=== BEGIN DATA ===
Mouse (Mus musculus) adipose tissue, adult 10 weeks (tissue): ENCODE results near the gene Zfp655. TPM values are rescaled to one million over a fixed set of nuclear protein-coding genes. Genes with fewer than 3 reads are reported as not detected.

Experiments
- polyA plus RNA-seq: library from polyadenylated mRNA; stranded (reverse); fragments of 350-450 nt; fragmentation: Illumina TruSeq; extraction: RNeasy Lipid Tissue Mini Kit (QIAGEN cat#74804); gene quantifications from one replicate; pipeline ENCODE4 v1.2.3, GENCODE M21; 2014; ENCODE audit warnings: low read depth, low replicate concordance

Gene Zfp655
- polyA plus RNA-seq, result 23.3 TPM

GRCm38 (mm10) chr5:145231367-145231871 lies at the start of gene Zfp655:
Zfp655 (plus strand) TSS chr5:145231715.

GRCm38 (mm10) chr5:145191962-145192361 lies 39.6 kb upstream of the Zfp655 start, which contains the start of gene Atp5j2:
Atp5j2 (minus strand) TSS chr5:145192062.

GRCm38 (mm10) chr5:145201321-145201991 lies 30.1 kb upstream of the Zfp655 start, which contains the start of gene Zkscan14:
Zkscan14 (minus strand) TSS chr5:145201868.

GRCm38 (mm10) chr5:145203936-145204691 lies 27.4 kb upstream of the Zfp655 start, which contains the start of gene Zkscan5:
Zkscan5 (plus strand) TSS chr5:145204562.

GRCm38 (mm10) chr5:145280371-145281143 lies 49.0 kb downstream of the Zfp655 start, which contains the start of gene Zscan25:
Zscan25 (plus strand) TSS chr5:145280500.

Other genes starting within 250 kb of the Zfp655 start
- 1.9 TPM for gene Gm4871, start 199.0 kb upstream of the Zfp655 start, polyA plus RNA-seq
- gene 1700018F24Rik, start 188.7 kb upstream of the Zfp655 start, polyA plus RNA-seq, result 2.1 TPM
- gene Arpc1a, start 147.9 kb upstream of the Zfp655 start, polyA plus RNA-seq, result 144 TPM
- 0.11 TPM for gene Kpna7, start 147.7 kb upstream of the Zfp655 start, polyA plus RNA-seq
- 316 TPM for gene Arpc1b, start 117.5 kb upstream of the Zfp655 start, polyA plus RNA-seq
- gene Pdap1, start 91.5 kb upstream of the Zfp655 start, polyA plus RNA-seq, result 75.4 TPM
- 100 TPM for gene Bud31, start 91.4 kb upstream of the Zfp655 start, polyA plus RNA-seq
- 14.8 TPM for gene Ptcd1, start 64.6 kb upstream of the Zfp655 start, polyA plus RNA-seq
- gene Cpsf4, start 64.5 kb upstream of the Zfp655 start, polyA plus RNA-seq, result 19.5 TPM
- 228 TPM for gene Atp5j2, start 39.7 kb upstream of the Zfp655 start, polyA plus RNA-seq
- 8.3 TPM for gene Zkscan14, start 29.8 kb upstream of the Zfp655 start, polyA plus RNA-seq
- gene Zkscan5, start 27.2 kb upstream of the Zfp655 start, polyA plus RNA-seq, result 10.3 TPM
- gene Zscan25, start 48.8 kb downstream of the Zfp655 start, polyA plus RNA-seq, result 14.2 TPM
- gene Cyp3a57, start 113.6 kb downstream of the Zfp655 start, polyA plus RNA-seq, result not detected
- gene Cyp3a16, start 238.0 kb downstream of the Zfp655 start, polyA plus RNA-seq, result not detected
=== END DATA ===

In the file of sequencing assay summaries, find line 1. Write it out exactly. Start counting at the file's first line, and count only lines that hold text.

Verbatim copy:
Mouse (Mus musculus) adipose tissue, adult 10 weeks (tissue): ENCODE results near the gene Zfp655. TPM values are rescaled to one million over a fixed set of nuclear protein-coding genes. Genes with fewer than 3 reads are reported as not detected.